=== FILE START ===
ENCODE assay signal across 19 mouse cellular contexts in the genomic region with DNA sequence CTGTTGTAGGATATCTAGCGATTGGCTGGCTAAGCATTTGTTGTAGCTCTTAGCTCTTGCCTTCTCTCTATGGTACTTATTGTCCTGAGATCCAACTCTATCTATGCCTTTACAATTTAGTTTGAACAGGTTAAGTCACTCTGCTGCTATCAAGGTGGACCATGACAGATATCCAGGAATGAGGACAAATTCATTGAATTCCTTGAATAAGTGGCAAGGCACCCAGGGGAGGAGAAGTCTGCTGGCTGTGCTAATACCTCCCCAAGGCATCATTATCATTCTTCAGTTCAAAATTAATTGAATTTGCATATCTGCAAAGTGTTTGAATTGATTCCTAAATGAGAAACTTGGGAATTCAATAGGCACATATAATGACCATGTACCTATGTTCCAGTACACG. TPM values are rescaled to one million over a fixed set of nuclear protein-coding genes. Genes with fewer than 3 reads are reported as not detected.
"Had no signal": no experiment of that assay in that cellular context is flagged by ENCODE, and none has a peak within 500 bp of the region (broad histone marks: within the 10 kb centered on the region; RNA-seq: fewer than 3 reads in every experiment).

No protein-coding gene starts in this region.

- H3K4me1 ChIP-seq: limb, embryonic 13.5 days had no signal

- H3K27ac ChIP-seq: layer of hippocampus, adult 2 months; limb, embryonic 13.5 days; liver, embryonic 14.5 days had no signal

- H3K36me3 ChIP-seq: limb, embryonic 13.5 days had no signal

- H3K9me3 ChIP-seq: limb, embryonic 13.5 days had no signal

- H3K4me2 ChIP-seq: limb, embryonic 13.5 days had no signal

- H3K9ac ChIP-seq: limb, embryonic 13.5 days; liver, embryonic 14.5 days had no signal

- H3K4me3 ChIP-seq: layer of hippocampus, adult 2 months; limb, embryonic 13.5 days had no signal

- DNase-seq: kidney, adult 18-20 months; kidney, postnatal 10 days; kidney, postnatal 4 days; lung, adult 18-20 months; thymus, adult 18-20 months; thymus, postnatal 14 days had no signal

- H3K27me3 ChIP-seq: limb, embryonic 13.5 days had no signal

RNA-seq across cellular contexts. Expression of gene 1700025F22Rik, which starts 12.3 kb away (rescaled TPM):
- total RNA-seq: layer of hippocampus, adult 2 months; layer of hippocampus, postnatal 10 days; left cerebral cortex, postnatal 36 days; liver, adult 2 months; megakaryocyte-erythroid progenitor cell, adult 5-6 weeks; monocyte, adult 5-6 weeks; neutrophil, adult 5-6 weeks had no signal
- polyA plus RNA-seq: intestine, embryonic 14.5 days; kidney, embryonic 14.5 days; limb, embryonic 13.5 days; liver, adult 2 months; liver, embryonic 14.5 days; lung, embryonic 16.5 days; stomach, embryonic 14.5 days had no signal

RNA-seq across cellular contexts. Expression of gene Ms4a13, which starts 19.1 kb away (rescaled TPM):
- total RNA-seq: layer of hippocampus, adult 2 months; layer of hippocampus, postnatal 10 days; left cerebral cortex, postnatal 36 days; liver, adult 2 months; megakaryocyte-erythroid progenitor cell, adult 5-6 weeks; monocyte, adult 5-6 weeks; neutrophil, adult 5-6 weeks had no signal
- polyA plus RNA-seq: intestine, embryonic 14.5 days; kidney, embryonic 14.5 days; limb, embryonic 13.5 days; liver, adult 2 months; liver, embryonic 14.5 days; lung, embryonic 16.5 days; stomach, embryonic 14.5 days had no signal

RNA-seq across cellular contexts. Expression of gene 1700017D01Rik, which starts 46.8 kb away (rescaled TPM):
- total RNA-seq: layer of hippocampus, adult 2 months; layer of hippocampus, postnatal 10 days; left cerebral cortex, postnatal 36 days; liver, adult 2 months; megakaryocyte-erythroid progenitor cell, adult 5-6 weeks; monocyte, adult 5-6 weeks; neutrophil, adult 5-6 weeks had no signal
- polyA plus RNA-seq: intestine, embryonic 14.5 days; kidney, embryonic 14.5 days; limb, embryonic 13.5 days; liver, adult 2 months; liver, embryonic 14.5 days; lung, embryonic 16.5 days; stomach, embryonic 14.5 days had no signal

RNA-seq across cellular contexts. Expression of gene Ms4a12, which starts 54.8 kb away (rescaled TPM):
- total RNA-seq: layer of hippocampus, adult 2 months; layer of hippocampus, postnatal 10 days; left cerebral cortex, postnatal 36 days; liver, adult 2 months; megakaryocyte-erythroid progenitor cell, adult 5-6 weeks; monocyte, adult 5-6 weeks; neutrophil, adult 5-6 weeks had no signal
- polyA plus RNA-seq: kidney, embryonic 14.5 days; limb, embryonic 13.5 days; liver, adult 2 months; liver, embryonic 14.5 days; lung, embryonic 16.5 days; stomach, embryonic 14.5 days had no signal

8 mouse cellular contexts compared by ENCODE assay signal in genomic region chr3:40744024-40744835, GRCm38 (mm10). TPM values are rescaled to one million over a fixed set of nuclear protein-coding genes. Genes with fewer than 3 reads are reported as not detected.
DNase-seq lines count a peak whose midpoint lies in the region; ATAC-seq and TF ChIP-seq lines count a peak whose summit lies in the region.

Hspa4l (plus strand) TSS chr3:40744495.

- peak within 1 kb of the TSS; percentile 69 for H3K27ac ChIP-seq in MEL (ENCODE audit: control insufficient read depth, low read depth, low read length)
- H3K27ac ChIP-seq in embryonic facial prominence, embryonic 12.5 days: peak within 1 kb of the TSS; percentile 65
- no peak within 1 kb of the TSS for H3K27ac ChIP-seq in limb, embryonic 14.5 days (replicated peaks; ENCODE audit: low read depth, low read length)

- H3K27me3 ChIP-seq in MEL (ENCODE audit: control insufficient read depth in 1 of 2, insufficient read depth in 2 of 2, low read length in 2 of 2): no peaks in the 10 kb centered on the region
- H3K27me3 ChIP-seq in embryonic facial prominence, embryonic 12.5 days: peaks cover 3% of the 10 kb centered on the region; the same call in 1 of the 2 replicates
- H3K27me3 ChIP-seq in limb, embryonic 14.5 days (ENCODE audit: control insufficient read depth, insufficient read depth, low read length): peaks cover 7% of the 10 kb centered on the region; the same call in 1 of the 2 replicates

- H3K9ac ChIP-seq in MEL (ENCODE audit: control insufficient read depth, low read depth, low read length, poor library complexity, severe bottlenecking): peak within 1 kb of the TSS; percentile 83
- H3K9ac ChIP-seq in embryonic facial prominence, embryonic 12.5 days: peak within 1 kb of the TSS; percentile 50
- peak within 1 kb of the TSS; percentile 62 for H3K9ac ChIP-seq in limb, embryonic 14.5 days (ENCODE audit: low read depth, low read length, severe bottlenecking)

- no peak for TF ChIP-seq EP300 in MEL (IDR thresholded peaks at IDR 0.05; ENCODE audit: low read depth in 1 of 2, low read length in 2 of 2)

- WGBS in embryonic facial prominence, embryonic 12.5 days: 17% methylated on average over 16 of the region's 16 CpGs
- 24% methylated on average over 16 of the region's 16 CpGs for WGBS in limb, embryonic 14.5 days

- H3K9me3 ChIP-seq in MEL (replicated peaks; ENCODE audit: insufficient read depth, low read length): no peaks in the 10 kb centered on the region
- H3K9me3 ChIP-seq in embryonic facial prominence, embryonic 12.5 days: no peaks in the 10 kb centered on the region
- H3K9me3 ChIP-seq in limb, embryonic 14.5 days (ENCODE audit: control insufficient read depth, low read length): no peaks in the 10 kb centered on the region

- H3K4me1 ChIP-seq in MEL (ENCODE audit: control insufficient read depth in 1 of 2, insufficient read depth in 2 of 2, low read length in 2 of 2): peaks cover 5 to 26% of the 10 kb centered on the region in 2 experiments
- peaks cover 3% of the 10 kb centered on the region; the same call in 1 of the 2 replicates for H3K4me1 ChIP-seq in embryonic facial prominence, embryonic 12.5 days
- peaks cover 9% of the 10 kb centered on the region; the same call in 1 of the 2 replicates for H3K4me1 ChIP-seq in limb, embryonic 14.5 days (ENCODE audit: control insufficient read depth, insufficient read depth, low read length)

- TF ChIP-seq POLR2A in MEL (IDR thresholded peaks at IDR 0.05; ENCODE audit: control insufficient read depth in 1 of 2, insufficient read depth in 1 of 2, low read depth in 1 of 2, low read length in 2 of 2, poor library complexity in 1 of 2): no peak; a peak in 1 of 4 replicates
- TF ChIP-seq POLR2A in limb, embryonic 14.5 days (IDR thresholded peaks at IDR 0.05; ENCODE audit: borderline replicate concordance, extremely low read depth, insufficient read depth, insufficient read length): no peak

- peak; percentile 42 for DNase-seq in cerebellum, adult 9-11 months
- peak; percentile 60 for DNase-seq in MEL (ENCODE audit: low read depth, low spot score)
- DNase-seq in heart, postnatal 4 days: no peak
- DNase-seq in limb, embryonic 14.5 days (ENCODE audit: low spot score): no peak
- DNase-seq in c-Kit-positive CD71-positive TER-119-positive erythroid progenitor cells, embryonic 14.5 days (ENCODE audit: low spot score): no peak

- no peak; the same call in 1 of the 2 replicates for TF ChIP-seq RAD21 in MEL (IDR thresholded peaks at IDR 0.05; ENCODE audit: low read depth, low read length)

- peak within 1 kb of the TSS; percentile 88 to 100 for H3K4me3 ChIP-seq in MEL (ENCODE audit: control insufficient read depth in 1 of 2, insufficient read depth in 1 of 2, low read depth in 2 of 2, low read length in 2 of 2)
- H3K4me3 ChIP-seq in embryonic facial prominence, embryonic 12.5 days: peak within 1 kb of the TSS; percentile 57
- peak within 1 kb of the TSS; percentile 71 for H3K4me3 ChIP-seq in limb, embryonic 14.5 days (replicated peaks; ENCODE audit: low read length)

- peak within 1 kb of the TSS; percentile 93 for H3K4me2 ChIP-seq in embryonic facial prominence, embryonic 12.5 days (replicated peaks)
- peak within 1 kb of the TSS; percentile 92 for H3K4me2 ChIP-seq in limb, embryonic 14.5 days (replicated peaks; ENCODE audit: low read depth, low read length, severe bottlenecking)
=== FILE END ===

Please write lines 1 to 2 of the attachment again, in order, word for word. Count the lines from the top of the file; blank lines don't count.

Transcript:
ENCODE assay signal across 19 mouse cellular contexts in the genomic region with DNA sequence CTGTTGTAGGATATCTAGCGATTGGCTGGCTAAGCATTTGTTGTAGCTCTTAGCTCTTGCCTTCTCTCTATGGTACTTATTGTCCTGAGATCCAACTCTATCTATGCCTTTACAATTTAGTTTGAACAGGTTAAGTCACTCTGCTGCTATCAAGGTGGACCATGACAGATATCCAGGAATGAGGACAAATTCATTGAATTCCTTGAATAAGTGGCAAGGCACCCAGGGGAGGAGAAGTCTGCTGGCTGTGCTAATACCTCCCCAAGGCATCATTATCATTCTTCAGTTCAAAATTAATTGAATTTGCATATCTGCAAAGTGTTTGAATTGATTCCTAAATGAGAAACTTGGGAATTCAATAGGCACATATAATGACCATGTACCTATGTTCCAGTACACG. TPM values are rescaled to one million over a fixed set of nuclear protein-coding genes. Genes with fewer than 3 reads are reported as not detected.
"Had no signal": no experiment of that assay in that cellular context is flagged by ENCODE, and none has a peak within 500 bp of the region (broad histone marks: within the 10 kb centered on the region; RNA-seq: fewer than 3 reads in every experiment).